“What about a Hebrew name?”
The question from an Intro student seemed routine.
“You choose your name,” I explained, ” but it is the custom to use ‘bar or bat Abraham v’Sarah’ for the second part of a convert’s name.” I focussed on the usual question (“Why Abraham and Sarah?”) but before I could trot down that line of thought, he pulled me up short.
“No, I mean, how do you pick the name?”
A n old memory stirred.
“Well, let me tell you how NOT to choose a name,” I said. “I had read in a book somewhere that ‘All female converts to Judaism take the name Ruth.’ So when my rabbi asked if I had chosen a name, I figured I’d give the right answer and said ‘Ruth.’ He said, ‘Great choice!’ and it was done. It was only later that I found out I had had a choice. But I was so intent on impressing him that I missed my opportunity to think about it with his guidance.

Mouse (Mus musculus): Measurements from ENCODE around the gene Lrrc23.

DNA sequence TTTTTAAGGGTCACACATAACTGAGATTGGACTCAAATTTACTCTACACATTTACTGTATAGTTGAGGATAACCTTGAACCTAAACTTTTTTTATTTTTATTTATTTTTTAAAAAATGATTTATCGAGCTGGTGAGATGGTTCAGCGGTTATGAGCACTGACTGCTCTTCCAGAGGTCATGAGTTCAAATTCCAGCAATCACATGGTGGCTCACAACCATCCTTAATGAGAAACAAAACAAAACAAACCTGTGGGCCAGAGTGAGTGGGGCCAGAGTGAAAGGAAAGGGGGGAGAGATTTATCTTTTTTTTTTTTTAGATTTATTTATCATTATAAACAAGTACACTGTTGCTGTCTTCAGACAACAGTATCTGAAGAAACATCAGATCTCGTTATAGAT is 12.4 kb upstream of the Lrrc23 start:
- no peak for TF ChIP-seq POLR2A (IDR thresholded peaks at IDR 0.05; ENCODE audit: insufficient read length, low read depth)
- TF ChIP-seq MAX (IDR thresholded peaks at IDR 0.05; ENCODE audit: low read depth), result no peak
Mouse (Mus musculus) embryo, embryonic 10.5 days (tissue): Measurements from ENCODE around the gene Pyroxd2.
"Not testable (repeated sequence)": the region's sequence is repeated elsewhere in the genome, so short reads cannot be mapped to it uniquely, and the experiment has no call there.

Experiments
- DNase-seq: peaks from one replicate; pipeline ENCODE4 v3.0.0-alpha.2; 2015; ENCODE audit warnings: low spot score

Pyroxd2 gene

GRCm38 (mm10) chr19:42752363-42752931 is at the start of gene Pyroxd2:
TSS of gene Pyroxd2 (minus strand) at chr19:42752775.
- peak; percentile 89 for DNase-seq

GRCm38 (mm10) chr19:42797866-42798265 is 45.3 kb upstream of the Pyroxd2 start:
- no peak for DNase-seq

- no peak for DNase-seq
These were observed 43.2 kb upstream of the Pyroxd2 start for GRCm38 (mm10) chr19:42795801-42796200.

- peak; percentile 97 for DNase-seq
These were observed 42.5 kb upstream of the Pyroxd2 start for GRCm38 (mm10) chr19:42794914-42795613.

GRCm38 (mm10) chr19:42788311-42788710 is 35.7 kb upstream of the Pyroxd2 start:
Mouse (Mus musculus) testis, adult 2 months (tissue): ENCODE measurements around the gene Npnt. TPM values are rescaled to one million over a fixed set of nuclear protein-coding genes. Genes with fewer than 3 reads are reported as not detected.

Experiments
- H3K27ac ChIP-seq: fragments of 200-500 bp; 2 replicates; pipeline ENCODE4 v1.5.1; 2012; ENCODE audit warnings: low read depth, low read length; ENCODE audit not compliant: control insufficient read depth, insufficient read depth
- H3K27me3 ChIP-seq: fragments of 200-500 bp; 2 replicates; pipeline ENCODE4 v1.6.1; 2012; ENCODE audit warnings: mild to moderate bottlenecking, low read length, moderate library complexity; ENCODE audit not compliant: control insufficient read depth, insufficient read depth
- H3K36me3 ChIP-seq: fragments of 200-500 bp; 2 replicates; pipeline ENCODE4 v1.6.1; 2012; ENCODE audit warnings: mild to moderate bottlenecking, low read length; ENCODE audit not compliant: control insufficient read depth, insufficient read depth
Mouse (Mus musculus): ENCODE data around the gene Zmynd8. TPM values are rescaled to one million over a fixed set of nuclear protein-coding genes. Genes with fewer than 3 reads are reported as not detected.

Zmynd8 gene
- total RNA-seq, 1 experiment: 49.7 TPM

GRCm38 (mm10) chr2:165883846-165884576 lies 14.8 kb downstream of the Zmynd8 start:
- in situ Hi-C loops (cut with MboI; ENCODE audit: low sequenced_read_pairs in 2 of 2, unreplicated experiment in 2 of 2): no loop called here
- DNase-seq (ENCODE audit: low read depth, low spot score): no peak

“Later, after thinking on it for a while, I decided that Ruth was actually the right name for me. The Biblical Ruth is my role model. But after that, I learned that with Judaism, questions and discussion were more valuable than ‘right answers’ and showing off.
“New Jews can choose their own Jewish name. It might be a name from a role model, or a quality you want to nurture in yourself. It might be an homage to a dead relative. It is a highly individual decision.”
He nodded, and the class flowed on. My younger self, the one who was afraid to look ignorant, who was afraid to ask questions, gradually faded back into memory.
“The shy will not learn,” said Hillel, in the 1st century BCE.
Yes, I thought, but they can learn not to be shy.